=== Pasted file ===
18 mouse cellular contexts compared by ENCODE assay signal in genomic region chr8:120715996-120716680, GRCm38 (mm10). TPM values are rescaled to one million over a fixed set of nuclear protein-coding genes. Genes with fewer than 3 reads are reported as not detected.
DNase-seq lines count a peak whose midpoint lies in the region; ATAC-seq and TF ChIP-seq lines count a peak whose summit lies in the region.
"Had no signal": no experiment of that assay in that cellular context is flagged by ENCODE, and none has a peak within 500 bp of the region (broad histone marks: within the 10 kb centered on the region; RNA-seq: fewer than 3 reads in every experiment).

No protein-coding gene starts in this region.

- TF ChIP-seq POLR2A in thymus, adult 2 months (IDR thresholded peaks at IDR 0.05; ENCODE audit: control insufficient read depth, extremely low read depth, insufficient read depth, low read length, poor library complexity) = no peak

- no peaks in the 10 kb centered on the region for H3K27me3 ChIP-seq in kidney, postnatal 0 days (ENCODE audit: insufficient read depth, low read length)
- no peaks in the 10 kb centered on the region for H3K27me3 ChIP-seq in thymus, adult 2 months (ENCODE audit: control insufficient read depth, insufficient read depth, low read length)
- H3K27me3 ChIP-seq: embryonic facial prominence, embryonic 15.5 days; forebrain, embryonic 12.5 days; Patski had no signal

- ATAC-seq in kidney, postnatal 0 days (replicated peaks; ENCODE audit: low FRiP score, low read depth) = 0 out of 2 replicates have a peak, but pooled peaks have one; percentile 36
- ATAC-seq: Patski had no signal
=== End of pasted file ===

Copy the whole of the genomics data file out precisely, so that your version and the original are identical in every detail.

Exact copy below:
18 mouse cellular contexts compared by ENCODE assay signal in genomic region chr8:120715996-120716680, GRCm38 (mm10). TPM values are rescaled to one million over a fixed set of nuclear protein-coding genes. Genes with fewer than 3 reads are reported as not detected.
DNase-seq lines count a peak whose midpoint lies in the region; ATAC-seq and TF ChIP-seq lines count a peak whose summit lies in the region.
"Had no signal": no experiment of that assay in that cellular context is flagged by ENCODE, and none has a peak within 500 bp of the region (broad histone marks: within the 10 kb centered on the region; RNA-seq: fewer than 3 reads in every experiment).

No protein-coding gene starts in this region.

- TF ChIP-seq POLR2A in thymus, adult 2 months (IDR thresholded peaks at IDR 0.05; ENCODE audit: control insufficient read depth, extremely low read depth, insufficient read depth, low read length, poor library complexity) = no peak

- no peaks in the 10 kb centered on the region for H3K27me3 ChIP-seq in kidney, postnatal 0 days (ENCODE audit: insufficient read depth, low read length)
- no peaks in the 10 kb centered on the region for H3K27me3 ChIP-seq in thymus, adult 2 months (ENCODE audit: control insufficient read depth, insufficient read depth, low read length)
- H3K27me3 ChIP-seq: embryonic facial prominence, embryonic 15.5 days; forebrain, embryonic 12.5 days; Patski had no signal

- ATAC-seq in kidney, postnatal 0 days (replicated peaks; ENCODE audit: low FRiP score, low read depth) = 0 out of 2 replicates have a peak, but pooled peaks have one; percentile 36
- ATAC-seq: Patski had no signal